Well I for one enjoy Joe Konrath and also John Locke (and thanks Gary for introducing him.Bottom line for me is the pleasure the book gives me and they both hit my buttons.
"I've enjoyed many of his books, but these days I'm seeing through all that" - what does that mean? Either his books are good and give you pleasure or they don't. Should we only read books, listen to music and appreciate art made by "respectable" people? He's not saying he used those tactics, he's just saying he can understand why somebody would, we're none of us perfect.
Is Konrath a success? Depends how you measure it; he's no Stephen King but I'll wager he makes a more than comfortable amount from his writing. I'll sure continue to read him (I recently loved his "Timecaster" audiobooks).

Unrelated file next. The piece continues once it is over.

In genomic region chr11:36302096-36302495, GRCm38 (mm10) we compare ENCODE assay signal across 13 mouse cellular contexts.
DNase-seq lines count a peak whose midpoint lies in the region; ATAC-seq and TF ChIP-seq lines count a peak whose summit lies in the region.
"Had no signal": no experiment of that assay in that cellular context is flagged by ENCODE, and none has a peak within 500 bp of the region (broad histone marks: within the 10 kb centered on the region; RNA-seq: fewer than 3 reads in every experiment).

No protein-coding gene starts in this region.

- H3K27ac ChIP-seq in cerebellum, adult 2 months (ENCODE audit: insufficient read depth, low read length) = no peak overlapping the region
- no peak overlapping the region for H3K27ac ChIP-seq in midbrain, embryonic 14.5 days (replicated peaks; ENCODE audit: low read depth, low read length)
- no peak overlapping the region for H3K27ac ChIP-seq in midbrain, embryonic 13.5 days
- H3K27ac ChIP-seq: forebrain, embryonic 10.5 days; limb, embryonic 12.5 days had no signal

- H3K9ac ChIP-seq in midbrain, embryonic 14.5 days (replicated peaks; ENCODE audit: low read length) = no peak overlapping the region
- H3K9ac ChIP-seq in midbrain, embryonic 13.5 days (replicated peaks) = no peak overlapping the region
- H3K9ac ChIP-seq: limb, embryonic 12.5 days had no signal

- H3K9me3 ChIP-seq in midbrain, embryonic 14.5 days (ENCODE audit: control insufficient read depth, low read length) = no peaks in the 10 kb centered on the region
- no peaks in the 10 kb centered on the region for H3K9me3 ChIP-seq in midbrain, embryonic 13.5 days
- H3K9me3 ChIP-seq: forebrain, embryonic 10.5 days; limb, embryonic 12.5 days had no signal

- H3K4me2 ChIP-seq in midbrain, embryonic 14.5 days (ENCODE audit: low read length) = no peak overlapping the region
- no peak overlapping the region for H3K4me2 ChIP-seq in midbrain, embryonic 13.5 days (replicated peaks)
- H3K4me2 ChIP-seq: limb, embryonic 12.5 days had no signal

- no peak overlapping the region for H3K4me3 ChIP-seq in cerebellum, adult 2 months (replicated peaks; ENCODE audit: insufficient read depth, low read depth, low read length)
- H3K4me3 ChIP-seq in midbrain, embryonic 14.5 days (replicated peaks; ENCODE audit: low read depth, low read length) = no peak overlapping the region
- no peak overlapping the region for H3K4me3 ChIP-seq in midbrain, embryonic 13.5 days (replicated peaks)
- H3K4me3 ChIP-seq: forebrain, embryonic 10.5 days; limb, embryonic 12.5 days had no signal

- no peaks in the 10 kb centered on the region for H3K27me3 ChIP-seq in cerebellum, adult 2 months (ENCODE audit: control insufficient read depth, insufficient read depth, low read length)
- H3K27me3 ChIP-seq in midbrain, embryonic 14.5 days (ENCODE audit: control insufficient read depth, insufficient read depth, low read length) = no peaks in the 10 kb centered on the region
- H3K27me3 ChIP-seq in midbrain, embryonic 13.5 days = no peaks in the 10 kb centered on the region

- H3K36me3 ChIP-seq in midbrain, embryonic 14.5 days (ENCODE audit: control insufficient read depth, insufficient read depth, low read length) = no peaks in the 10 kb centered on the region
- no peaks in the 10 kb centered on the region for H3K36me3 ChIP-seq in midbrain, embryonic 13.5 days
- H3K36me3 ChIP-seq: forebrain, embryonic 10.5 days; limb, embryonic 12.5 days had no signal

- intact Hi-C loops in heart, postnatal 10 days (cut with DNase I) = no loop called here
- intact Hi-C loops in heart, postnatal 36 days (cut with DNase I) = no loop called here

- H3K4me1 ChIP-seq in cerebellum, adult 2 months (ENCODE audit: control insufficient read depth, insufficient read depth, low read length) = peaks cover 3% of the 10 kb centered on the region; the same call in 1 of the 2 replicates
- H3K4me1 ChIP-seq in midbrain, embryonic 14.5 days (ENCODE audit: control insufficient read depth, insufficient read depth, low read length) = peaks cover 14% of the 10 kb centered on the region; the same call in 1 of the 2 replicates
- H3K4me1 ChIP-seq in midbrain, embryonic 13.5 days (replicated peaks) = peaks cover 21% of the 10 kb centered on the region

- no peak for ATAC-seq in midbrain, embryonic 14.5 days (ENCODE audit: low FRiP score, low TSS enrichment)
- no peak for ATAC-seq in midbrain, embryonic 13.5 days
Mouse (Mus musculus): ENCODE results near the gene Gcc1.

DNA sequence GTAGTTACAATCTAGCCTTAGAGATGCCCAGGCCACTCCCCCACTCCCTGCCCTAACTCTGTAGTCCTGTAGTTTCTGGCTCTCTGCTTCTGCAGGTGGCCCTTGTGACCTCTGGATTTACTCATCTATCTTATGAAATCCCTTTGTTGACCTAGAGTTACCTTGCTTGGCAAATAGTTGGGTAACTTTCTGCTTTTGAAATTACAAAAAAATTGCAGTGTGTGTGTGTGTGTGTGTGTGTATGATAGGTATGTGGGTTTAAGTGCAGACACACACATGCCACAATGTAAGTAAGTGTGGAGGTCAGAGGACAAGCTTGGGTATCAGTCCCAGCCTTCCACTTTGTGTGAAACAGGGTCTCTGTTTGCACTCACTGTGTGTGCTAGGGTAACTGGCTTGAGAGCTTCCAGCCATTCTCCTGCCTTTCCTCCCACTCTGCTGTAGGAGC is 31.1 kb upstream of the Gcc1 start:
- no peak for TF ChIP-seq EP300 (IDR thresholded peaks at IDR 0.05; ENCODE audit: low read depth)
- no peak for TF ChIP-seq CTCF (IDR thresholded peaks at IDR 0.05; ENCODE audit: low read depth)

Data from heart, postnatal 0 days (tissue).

Gary Dobbs/Jack Martin said...

Yep Davie I can see what you are saying and of course you should read the books you enjoy. But I for one will find I am unable to enjoy these guys given the knowledge of buying reviews and sock puppetry. These days Konrath comes across as less of a writer and more of a conman. But that's just my opinion. Though I'm sticking with it.

Gary Dobbs/Jack Martin said...

I think my biggest gripe is all this will result in readers not trusting online reviews, and maybe not reading as many indie authors as they would otherwise.

Davieboy said...

Ok, valid opinion.
At least you got a couple of blog-posts out of it - it must be hard to think up new subjexcts every day... but thanks for doing so!